Further, he added that African governments including Tanzania are "being pushed to change their seed policies to allow for 'more modern seeds' that will definitely be supplied by big private companies. Thus, the indigenous seeds will perish in few years and all farmers will have to rely on seeds from the western companies."
Finally, the government policy changes that are forcing people off their land, he said, will ultimately "create disharmony between citizens and the government." All of these impacts, Mshighati concluded, "can be related to the previous history between Africa and the west—exploitation of a higher kind."
Doug Hertzler, senior policy analyst with ActionAid USA, also told Common Dreams: "Unfortunately G7 governments policies seem to be more about increasing corporate profits through access to African land and labor, and opening markets to sell patented seeds and pesticides rather than realizing the right to food."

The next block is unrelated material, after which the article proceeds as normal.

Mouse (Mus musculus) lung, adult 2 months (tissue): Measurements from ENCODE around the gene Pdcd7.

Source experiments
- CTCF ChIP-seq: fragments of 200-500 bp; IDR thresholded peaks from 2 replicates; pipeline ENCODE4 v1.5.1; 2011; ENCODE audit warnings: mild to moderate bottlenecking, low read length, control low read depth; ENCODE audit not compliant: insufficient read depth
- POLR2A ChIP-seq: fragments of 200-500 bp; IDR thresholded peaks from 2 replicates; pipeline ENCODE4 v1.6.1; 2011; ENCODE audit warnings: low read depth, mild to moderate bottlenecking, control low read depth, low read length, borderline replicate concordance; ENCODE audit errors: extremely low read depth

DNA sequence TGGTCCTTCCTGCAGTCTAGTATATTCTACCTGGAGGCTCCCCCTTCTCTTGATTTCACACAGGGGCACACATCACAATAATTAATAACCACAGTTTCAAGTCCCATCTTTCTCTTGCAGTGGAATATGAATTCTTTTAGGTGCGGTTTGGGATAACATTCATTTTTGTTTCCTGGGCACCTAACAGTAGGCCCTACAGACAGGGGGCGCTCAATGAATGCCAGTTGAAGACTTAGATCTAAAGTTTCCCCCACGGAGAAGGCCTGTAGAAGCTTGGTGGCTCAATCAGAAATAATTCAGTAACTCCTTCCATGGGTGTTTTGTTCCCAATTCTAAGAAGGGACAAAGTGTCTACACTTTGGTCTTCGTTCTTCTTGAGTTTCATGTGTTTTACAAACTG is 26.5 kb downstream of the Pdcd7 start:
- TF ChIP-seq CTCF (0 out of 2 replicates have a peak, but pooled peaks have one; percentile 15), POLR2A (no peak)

On the other side of the New Alliance arrangement, private sector companies—which include some of the world’s biggest food and biotechnology corporations—have described through Letters of Intent how they plan to pursue allegedly "responsible investments in African agriculture and food security through models that maximize benefits to smallholder farmers."
These commitments have been made by food and agriculture giants including Syngenta, Monsanto, Nestle, Bayer CropScience, and Coca-Cola, among many others.
A model of corporate governance
After initially participating in the New Alliance Leadership Council, last year Oxfam International announced it was pulling out.
"The voices of farmer’s organizations, women’s producer groups and civil society organizations and CSO groups have, on the whole, been ad hoc and inadequately integrated into this policy planning," explained Tim Gore, head of policy, advocacy and research for Oxfam International's GROW campaign. This has lead to "serious concerns that the priorities of the Alliance reflect the interests of its more powerful members."